For $w_{4, 2}^{(h)}$ it gets a little more complicated, because the weight appears in the activation of all output nodes. The update is then $$ \frac{\partial L}{\partial w_{4,2}^{(out)}}=\left[\frac{\partial L}{\partial a_1^{(out)}}\frac{\partial a_1^{(out)}}{\partial a_4^{(h)}}\frac{\partial a_4^{(h)}}{\partial w_{4,2}^{(h)}}+\frac{\partial L}{\partial a_2^{(out)}}\frac{\partial a_2^{(out)}}{\partial a_4^{(h)}}\frac{\partial a_4^{(h)}}{\partial w_{4,2}^{(h)}}+\frac{\partial L}{\partial a_3^{(out)}}\frac{\partial a_3^{(out)}}{\partial a_4^{(h)}}\frac{\partial a_4^{(h)}}{\partial w_{4,2}^{(h)}}\right] $$ This seems to be quite computationally expensive. But if we start with the weights for the output layer and store some of the partial derivatives, we can reuse them in the calculation for the hidden layer, e.g. $\frac{\partial L}{\partial a_3^{(out)}}$. This is the reason why this method is usually called backpropagation. The input is propagated forward through the network, while the weight correction is propagated backwards through the network. In the end, it is just a clever use of the chain rule.

Finally, le us apply the above MLP to our previous toy data.

In [1]:

```
import numpy as np
import matplotlib.pyplot as plt
from matplotlib.colors import ListedColormap
def plot_decision_boundary(X, y, classifier, resolution=0.02):
"""
Modified version of an implementation in
Sebastian Raschka and Vahid Mirijalili,
Python Machine Learning,
2nd ed., 2017, Packt Publishing
"""
markers = ('o', 's')
colors = ('tab:blue', 'tab:orange')
cmap = ListedColormap(colors)
# define the grid
x1_min, x1_max = X[:, 0].min() - 1, X[:, 0].max() + 1
x2_min, x2_max = X[:, 1].min() - 1, X[:, 1].max() + 1
xx1, xx2 = np.meshgrid(np.arange(x1_min, x1_max, resolution),
np.arange(x2_min, x2_max, resolution))
if classifier is not None:
# for each grid point, predict the class
lab = classifier.predict(np.array([xx1.ravel(), xx2.ravel()]).T)
lab = lab.reshape(xx1.shape)
# plot the decision regions
plt.contourf(xx1, xx2, lab, alpha=0.3, cmap=cmap)
plt.xlim(xx1.min(), xx1.max())
plt.ylim(xx2.min(), xx2.max())
# plot the data points
for idx, cl in enumerate(np.unique(y)):
plt.scatter(x=X[y == cl, 0],
y=X[y == cl, 1],
alpha=0.8,
c=colors[idx],
marker=markers[idx],
label=f'Class {cl}')
plt.xlabel('feature 1')
plt.ylabel('feature 2')
plt.legend()
```

In [2]:

```
# create some toy data
rng = np.random.default_rng(seed=0)
X = rng.standard_normal((30, 2))
# divide the data into two classes along the line x2=-x1
y = np.where(X[:,0]+X[:,1] >= 0, 1, 0)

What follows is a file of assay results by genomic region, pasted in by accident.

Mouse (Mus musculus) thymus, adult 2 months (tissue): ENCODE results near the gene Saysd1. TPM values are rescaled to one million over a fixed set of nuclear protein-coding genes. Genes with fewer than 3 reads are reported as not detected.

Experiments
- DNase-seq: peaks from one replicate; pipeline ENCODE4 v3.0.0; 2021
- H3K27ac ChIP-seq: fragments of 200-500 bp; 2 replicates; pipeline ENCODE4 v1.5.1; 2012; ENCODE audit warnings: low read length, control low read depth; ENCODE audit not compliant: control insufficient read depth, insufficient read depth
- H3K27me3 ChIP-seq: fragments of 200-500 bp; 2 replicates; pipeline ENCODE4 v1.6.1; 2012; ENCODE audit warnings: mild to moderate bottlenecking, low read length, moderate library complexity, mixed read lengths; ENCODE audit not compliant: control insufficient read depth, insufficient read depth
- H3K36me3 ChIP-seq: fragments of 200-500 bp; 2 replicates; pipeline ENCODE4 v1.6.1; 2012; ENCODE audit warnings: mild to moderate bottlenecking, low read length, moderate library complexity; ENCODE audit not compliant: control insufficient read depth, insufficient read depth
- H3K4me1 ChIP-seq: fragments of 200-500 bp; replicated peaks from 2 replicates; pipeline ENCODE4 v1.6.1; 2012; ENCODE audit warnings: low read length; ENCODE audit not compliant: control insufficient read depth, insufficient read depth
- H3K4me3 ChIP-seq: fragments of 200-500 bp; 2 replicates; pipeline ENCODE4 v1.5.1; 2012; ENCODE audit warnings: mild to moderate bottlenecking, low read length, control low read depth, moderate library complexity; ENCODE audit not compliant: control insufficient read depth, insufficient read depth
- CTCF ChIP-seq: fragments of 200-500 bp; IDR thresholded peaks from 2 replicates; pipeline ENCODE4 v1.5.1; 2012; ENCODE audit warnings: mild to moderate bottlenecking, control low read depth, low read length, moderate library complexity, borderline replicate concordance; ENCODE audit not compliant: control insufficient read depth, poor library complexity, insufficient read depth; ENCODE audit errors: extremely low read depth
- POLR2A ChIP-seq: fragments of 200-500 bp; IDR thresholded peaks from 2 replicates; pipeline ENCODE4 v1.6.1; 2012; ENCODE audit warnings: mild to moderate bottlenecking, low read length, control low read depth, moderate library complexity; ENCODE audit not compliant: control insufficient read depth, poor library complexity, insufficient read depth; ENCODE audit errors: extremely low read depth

```

In [3]:

```
from sklearn.neural_network import MLPClassifier
# use 1 hidden layer with 4 neurons and stochastic gradient descent
mlp = MLPClassifier(hidden_layer_sizes=(4,), solver='sgd', batch_size=1, max_iter=500, random_state=0)
mlp.fit(X, y)
plot_decision_boundary(X, y, mlp)
plt.title('Scikit-Learn Multilayer Perceptron')
plt.show()
```

As an example that the MLP is able to classify XOR problems, we divide the data according to the 4 quadrants, where quadrant 1 and 3 correspond to class 1 and quadrant 2 and 4 correspond to class 0.

In [4]:

```
# create some toy data
rng = np.random.default_rng(seed=0)
X = rng.standard_normal((30, 2))
# divide the data
y = np.where(X[:,0]*X[:,1] >= 0, 1, 0)
```

In [5]:

```
from sklearn.linear_model import LogisticRegression
logreg = LogisticRegression()
logreg.fit(X, y)
plot_decision_boundary(X, y, logreg)
plt.title('Scikit-Learn Logistic Regression')
plt.show()
```

Now, we use the MLP, which is able to find a nonlinear decision boundary.

In [6]:

```
from sklearn.neural_network import MLPClassifier
mlp = MLPClassifier(hidden_layer_sizes=(4,), solver='sgd', batch_size=1, max_iter=700, random_state=0)
mlp.fit(X, y)
plot_decision_boundary(X, y, mlp)
plt.title('Scikit-Learn Multilayer Perceptron')
plt.show()
```

The neural network described above contains only one hidden layer. It is now possible to extend the network layout by adding more hidden layers with numbers of nodes. This is the subject of *deep learning*.

As we saw above, adding more layers and more nodes simply requires different sized matrices. GPUs are specialized to perform linear algebra calculations on large data sets very efficiently. This is the reason why today's machine learning algorithms for big data are preferred to be run on high performance GPU clusters rather than on traditional CPUs.

**Citation**

The E-Learning project SOGA-Py was developed at the Department of Earth Sciences by Annette Rudolph, Joachim Krois and Kai Hartmann. You can reach us via mail by soga[at]zedat.fu-berlin.de.

You may use this project freely under the Creative Commons Attribution-ShareAlike 4.0 International License.

Please cite as follow: *Rudolph, A., Krois, J., Hartmann, K. (2023): Statistics and Geodata Analysis
using Python (SOGA-Py). Department of Earth Sciences, Freie Universitaet Berlin.*